Effex tells Court that it seeks money damages to redress past violations of due process of law under the Fifth Amendment to the United States Constitution.
Effex Capital, the company whose relationship with FXCM played a vital role in the events that led to the broker’s exit from the US retail Forex market, has reiterated its claims against the National Futures Association (NFA).
As FinanceFeeds has reported, Effex and its CEO John Dittami are appealing the decision of the Illinois Northern District Court which dismissed their complaint against NFA. Whereas Effex and its CEO insist that NFA’s materials about its action and settlement with FXCM from February 6, 2017, included false and defamatory statements about Effex, the District Court had sided with NFA saying that any such complaint should have been taken to the CFTC first.
Shortly after Effex and its CEO took the matter to the Seventh Circuit U.S. Court of Appeals, the Court informed the Appellants that their docketing statement had failed to address some matters. For instance, the statement failed to set forth the federal statute or constitutional provision involved in this case. Put otherwise, the appellants had to explain what is the federal question at the basis of their appeal.
In response, on Wednesday, May 9, 2018, Effex Capital and Dittami submitted an amended Docketing Statement.
They explain that their Second and Third Claims involve federal questions. The claims in question are from Effex’s complaint against NFA filed in July 2017. More specifically, Appellant’s Second Claim seeks injunctive relief to redress ongoing deprivations without due process of law and the Third Claim seeks money damages to redress past violations of due process of law under the Fifth Amendment to the United States Constitution.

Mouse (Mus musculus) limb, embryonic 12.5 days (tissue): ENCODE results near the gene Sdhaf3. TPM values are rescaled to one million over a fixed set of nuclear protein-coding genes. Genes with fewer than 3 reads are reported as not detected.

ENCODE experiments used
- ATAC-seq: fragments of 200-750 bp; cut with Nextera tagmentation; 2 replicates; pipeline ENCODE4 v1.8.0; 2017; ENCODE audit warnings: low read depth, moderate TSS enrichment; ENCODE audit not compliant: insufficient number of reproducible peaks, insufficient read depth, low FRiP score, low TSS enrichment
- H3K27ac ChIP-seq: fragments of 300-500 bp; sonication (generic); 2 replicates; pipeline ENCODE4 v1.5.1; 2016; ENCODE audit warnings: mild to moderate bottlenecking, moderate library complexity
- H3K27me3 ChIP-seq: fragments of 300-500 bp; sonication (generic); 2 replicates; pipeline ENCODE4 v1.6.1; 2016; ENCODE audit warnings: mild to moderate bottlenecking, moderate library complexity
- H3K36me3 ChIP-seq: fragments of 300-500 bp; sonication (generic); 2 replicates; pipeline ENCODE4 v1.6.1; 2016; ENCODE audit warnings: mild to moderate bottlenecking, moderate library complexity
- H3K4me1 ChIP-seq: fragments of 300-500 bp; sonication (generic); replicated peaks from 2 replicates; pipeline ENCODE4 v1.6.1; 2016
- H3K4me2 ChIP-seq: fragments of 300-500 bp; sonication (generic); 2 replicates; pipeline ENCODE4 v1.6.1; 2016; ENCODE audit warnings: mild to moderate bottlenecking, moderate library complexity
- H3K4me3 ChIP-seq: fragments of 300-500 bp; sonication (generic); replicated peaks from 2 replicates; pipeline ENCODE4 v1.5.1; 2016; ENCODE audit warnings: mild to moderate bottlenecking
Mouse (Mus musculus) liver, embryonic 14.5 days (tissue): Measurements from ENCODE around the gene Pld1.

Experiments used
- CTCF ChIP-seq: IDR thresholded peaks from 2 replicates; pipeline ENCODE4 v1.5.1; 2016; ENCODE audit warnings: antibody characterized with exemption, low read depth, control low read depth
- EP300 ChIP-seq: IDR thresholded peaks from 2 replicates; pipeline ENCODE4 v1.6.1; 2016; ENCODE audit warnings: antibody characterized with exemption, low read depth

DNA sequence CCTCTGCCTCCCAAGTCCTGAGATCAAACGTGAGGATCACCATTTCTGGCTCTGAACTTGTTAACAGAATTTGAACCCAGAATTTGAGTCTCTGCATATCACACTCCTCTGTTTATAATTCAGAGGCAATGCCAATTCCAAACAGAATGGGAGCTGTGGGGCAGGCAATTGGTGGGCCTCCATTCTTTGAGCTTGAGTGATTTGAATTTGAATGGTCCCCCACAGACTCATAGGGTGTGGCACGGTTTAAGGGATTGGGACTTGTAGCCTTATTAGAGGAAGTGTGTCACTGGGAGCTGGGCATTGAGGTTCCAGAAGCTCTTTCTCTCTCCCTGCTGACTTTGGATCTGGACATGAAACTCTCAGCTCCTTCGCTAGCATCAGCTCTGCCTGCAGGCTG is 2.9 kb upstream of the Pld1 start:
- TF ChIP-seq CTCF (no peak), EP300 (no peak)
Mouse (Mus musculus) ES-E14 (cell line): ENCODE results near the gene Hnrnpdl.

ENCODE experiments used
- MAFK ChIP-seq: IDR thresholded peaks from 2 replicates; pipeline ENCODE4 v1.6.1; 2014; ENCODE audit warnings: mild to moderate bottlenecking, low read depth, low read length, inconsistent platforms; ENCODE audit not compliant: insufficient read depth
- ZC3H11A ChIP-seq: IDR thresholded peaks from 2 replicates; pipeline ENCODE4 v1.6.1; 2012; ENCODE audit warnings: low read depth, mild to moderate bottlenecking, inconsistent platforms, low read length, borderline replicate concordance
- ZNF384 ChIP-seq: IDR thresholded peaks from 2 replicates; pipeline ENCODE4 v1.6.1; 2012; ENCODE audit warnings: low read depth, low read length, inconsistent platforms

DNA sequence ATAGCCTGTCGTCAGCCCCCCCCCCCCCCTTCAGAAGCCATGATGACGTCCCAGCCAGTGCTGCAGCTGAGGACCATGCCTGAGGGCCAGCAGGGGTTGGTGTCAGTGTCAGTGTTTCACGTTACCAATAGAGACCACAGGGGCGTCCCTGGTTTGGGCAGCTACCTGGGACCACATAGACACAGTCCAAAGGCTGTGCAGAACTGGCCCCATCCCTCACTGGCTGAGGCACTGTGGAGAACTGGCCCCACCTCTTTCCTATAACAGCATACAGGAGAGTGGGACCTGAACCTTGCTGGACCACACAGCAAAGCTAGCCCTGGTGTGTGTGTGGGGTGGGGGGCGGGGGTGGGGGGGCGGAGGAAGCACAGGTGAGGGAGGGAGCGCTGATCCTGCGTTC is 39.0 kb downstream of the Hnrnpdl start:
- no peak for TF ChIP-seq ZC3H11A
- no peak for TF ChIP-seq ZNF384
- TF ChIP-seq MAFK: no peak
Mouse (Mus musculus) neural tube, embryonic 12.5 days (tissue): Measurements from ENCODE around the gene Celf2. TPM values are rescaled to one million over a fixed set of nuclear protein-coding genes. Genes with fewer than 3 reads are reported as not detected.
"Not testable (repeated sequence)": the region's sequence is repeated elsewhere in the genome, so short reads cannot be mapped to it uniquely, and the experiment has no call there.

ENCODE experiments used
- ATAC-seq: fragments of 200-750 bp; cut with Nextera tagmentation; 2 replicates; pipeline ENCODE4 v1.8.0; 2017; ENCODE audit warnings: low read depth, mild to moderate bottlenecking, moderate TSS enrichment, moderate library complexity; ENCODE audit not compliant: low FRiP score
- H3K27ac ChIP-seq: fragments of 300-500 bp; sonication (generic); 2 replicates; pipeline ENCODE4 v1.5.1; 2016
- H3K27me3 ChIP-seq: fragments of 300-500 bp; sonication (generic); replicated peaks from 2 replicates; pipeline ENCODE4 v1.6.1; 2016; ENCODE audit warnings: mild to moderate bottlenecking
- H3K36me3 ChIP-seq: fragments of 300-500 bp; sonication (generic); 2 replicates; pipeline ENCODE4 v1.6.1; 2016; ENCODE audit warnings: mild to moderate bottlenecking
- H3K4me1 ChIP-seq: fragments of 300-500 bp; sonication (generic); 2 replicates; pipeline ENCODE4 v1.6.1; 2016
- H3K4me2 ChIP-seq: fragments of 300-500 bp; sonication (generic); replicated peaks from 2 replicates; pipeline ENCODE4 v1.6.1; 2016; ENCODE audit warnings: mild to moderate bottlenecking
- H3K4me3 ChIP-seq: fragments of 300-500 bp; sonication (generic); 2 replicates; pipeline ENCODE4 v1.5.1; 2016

The Fifth Amendment to the United States Constitution provides: “nor shall any person . . . be deprived of life, liberty, or property, without due process of law.”
Let’s recall that under the second and third claims made by Effex and Dittami, NFA’s website publication of the allegedly false statements regarding Effex, without providing either notice or an opportunity to be heard, or a post-deprivation remedy, violates the due process clause of the Fifth Amendment. Effex and Dittami argue that they have suffered reputational stigma together with a loss of their Trade Secrets as well as business opportunities in their chosen occupational field, in violation of their right to pursue their chosen occupation or business, a liberty interest protected by the Fifth Amendment.
Effex and Dittami request injunctive relief requiring NFA to: (i) remove the NFA Complaint, Decision, Narrative and Press Release from its website or, in the alternative, to provide a name clearing hearing, or in the alternative, delete all references to Effex and Dittami in the Narrative; and (ii) issue a new release stating: (a) NFA did not make any findings against Effex or Dittami; (b) Effex was not functioning FXCM’s own de facto dealing desk; (c) Effex was not controlled by FXCM; and (d) FXCM was not ordered to make any customer restitution.
According to Effex and Dittami, they are entitled to money damages in an amount in excess of $10,000,000, as well as punitive damages with the precise amount to be determined at trial.
The Court has scheduled a telephonic mediation in this appeal for May 31, 2018.